Diablo: The Sin War Trilogy, book two: Scales of the Serpent

Now that I finished reading through Christie Golden’s awesome novel:


After I take a break from assimilating the emotional novel, I will start reading the second part of Richard A. Knaak’s DIABLO: THE SIN WAR.  Book two is titled SCALES OF THE SERPENT.

If you haven’t read the first book of this trilogy, I don’t know what you are waiting for. Go get it Here or at your local store while they last.

Whatever is in the Diablo trilogy, will impact the next Diablo game’s storyline.  And I have a very “big” hunch,  that BlizzCon will showcase the announcement of that new Diablo game.

Quick rounds up on book one:


If you are sensitive to straight, under-the-belt, spoilers abandone hope all who enters … reads below. Stop and make a “U’-turn.

The origin of Sanctuary is revealed.  Inarius—commander of the high heavens – leaves with a portion of angels becoming rogue.  Not wanting to continue their eternal war against the Burning Hell.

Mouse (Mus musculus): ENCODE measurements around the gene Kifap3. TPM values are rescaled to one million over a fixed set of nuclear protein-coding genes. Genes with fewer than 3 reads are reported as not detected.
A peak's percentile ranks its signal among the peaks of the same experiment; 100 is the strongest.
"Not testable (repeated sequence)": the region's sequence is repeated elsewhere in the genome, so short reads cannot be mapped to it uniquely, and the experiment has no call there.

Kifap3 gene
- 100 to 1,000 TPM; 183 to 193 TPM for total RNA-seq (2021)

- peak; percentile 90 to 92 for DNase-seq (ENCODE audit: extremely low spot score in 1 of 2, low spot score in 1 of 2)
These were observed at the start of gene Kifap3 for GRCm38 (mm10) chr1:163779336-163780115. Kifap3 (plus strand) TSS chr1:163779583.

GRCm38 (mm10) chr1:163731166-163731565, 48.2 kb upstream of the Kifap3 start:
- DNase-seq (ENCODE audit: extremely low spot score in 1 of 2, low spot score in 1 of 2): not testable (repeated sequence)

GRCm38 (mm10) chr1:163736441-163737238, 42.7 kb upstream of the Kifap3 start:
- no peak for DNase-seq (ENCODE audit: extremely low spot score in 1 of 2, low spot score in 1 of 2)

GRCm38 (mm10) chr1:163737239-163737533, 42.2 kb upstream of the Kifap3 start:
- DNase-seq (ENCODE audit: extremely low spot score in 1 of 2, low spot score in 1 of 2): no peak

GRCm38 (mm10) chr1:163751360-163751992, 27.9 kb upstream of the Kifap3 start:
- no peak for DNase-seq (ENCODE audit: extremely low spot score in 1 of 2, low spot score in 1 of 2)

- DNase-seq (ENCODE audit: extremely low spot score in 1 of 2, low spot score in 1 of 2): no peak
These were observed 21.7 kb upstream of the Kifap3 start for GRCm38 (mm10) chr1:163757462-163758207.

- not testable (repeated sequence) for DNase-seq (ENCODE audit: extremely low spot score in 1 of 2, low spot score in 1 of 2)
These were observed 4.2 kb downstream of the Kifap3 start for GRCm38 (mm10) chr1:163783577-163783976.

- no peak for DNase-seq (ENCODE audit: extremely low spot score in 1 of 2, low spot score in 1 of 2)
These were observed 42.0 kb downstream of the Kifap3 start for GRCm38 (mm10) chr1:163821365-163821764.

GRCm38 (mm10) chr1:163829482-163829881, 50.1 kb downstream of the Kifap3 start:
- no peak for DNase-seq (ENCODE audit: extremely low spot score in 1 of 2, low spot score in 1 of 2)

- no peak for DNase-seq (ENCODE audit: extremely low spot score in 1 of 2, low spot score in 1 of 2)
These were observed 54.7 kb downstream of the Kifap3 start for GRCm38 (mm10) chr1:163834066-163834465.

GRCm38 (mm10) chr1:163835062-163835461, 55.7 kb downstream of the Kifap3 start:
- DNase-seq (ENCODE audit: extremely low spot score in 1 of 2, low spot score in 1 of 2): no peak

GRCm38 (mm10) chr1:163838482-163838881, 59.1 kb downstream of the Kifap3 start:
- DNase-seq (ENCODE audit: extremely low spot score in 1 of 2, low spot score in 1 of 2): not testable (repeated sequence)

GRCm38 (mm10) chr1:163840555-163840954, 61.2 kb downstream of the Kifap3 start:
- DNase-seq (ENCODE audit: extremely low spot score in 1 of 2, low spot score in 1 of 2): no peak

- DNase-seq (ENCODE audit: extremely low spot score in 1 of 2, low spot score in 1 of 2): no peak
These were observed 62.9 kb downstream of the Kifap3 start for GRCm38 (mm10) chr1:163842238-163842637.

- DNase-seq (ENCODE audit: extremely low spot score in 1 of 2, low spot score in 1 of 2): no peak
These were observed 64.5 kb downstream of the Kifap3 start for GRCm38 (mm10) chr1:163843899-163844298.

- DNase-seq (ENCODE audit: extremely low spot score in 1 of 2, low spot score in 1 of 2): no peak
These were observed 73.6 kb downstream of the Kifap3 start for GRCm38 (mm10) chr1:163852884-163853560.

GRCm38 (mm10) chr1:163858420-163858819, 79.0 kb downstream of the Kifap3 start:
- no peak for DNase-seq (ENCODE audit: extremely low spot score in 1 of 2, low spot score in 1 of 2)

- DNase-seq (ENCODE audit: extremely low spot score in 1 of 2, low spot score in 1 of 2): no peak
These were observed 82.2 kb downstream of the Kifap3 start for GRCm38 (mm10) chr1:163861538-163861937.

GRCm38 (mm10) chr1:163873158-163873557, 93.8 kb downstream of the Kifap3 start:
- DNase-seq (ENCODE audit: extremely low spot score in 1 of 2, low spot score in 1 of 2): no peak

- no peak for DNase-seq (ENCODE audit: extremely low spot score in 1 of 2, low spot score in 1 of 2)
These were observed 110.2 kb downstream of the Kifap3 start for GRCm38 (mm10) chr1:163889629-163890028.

Inarius finds other demons who think likewise and become rogue demons. Together they form a third faction of rogue angels and demons. They wish to end the War or at least not be part of it.  Inarius created Sanctuary.  The Worldstone was built with the sole purpose to cloak the existence of Sanctuary from the High Heavens and the Burning Hells.  Inarius fell in love of … Lilith, daughter of Mephisto.

Progeny.  The children become more powerful than any angel or demon.  Lilith betrays Inarius and wishes to take the children for her agenda.  Inarius kills her, or so he thought, and modifies the Worldstone …

Think Kryptonite.  The children were depowered. Centuries went by.  The secrets of the past, long forgotten.  Generations passed.  A single farmer named Uldyssian develops a special gift.  The Sin War is triggered through a third-party who uses Uldyssian.

Now think harder … what happens now that Tyrael destroyed the Worldstone?  … grins.

Read book one.  Aims a finger at BlizzCon.

Impressions once I read through book two.

Read our Q&A with Richard A. Knaak back on October 2006 Here.